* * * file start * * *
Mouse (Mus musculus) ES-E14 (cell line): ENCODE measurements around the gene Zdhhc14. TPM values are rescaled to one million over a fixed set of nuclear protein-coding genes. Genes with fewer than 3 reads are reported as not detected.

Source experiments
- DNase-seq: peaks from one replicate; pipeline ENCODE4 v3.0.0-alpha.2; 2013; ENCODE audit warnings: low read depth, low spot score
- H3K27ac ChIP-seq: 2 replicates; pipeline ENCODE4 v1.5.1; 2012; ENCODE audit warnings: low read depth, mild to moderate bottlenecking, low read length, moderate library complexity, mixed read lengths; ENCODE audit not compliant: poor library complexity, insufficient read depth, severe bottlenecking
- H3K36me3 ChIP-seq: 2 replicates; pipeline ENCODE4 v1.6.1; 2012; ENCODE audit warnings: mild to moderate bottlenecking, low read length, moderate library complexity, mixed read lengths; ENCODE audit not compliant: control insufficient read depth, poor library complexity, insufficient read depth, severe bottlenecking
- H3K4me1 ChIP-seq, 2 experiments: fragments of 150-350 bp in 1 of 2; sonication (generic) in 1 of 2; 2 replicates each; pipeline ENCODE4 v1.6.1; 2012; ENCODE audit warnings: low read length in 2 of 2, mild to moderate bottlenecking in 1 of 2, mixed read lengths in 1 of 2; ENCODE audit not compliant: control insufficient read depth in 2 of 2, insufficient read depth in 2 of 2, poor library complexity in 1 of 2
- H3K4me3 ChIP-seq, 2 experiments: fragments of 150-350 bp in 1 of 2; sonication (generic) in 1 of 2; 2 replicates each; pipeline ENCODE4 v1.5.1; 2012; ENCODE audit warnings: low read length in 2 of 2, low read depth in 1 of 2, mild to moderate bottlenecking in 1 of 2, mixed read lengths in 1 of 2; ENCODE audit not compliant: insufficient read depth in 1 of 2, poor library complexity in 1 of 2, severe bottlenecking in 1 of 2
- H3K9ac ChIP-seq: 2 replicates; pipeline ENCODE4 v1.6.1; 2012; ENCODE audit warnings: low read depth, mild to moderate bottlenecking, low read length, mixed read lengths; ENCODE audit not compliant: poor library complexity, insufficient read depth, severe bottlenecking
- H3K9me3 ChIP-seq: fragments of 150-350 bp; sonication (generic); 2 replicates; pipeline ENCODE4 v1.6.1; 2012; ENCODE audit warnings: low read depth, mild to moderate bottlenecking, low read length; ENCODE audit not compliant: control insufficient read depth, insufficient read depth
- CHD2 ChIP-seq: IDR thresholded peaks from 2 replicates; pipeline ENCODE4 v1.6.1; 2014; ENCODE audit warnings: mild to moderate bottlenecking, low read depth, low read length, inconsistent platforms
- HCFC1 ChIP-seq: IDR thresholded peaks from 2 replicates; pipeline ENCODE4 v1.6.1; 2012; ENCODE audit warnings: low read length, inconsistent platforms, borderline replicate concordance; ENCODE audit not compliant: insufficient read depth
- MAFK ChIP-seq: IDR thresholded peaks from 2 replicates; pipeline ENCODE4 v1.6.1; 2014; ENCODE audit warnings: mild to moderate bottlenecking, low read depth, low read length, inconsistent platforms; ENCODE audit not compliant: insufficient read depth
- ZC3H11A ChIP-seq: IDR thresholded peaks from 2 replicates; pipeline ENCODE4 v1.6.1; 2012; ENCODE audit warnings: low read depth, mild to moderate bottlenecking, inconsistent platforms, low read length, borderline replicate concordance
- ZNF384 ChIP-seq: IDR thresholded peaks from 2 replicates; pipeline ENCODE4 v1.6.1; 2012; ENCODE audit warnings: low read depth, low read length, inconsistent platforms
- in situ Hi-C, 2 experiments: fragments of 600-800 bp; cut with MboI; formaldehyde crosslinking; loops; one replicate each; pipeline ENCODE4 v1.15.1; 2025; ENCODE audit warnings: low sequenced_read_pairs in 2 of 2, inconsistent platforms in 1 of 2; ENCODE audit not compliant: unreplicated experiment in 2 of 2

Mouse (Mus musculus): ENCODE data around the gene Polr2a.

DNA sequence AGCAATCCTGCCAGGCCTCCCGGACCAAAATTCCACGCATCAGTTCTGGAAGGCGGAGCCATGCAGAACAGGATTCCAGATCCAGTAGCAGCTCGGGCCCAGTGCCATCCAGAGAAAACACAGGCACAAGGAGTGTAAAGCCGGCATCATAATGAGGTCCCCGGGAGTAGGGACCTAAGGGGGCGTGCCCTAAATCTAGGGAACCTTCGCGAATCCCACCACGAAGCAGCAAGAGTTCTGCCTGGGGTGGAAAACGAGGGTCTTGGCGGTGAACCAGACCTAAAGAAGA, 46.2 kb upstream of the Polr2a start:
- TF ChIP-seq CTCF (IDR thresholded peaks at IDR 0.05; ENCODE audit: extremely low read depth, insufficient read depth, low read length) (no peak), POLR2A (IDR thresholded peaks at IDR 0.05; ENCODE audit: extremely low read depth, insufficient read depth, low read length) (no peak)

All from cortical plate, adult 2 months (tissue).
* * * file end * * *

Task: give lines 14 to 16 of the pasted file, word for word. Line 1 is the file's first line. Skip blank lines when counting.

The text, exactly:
- ZNF384 ChIP-seq: IDR thresholded peaks from 2 replicates; pipeline ENCODE4 v1.6.1; 2012; ENCODE audit warnings: low read depth, low read length, inconsistent platforms
- in situ Hi-C, 2 experiments: fragments of 600-800 bp; cut with MboI; formaldehyde crosslinking; loops; one replicate each; pipeline ENCODE4 v1.15.1; 2025; ENCODE audit warnings: low sequenced_read_pairs in 2 of 2, inconsistent platforms in 1 of 2; ENCODE audit not compliant: unreplicated experiment in 2 of 2

Mouse (Mus musculus): ENCODE data around the gene Polr2a.